Your Perch challenge for today is to get your dog to step up onto the perch object and stay there, making eye contact for a couple of seconds.  We will talk about the next steps on Day Four.

For the students that have taught their dogs to pivot counter-clockwise through 360 degrees, I challenge you to now pivot clockwise through 360 degrees.

I would also like to challenge you to construct an indoor (or outdoor) obstacle course for your dog to negotiate.  You can use up-turned chairs or tables to form a tunnel, plastic basins to climb onto and into, a collection of smaller items to weave around.  Be creative.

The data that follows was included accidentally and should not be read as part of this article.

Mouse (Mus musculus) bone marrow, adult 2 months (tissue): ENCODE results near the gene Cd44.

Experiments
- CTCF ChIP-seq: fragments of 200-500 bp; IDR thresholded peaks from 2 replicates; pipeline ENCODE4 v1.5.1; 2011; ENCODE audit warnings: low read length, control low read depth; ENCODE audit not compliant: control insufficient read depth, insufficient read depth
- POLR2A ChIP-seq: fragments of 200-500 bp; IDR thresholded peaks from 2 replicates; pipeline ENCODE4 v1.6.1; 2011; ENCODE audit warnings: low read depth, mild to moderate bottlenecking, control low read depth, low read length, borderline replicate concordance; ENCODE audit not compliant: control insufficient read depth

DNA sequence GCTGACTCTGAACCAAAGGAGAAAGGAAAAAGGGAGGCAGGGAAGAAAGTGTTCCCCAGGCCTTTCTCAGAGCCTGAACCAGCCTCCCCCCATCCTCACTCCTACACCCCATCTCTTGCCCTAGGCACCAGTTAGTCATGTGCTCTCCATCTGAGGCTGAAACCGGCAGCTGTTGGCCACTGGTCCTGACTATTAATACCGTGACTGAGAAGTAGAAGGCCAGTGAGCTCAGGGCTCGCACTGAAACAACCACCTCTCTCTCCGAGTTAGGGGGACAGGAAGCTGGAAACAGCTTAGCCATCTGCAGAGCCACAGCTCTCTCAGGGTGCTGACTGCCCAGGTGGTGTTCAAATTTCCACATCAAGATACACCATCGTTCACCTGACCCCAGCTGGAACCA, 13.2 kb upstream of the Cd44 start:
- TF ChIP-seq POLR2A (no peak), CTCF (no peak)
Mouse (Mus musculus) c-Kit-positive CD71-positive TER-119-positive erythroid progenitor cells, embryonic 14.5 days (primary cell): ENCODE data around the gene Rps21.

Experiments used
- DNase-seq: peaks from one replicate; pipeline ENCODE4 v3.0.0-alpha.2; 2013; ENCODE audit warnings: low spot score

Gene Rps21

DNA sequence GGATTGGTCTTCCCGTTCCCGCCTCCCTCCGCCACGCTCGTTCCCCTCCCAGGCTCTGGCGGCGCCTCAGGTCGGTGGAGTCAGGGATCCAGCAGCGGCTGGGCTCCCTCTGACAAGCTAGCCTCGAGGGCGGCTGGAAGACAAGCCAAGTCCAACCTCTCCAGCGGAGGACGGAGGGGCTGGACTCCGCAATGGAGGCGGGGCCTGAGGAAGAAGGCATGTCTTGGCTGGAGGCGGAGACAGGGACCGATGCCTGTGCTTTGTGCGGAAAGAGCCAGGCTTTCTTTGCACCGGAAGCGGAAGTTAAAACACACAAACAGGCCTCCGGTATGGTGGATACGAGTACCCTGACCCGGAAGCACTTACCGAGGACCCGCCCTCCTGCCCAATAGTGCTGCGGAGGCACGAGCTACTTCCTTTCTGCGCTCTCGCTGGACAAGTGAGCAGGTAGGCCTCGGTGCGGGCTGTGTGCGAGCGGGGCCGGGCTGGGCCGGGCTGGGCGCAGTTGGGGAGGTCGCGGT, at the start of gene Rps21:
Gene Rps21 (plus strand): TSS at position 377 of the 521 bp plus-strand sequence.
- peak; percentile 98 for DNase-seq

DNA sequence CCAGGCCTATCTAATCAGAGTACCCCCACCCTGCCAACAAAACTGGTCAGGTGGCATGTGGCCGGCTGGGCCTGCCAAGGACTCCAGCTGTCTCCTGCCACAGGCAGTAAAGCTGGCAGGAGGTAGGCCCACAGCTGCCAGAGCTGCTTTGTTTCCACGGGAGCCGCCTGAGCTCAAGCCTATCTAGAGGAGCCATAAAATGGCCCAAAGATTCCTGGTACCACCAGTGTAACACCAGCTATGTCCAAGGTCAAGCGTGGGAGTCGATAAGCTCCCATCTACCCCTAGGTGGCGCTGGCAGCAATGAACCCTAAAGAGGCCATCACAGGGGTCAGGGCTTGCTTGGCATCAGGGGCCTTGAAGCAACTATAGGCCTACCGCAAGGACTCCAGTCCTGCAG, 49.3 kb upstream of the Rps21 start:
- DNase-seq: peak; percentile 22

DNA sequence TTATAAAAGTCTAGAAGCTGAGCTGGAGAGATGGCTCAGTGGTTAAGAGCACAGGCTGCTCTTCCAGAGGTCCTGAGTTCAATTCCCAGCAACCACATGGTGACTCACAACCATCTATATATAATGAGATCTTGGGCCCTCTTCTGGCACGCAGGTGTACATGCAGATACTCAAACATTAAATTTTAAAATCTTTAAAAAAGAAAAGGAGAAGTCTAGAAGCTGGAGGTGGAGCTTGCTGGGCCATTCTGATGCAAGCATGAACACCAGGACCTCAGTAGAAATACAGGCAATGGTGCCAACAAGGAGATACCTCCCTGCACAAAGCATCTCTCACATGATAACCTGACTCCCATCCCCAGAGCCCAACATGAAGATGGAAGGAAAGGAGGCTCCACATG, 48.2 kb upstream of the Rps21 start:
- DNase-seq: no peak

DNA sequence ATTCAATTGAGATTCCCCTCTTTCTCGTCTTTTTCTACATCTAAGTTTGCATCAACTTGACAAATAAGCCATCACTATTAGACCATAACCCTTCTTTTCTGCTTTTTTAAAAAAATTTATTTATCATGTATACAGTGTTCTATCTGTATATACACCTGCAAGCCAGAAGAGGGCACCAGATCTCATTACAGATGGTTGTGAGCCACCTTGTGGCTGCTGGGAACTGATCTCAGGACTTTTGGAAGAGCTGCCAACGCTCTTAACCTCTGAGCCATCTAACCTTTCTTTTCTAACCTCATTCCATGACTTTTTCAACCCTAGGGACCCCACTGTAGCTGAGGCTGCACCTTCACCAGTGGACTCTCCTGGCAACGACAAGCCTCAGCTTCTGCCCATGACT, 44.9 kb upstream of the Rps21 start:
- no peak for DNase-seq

I’ll post a video later on with my obstacle course.  What fun!!!

You might also want to find out more about Marker/Clicker Training so you can read about it here. and here.

Happy Training everyone!  Don’t forget to put some videos and pictures on our group page on Facebook.  Louise’s Lockdown Dog Training Challenges.










March 28, 2020

Good Day on this the second day of South Africa’s Lockdown.  Your challenges for today are:

Down:  When dogs get the hang of this skill it becomes one of their favourite tricks.  Getting your dog to lie down using a food lure is pretty straightforward although the problems arise when you do away with the food lure.  Obviously, you won’t always have food in your hand to lure your dog into a down so you want to get rid of the food lure as soon as possible.  I’ll post a video of my pup Bo lying down with a food lure and then just using a hand signal on my YouTube channel and send you the link in my next post.  In the meantime this is a very good video to watch.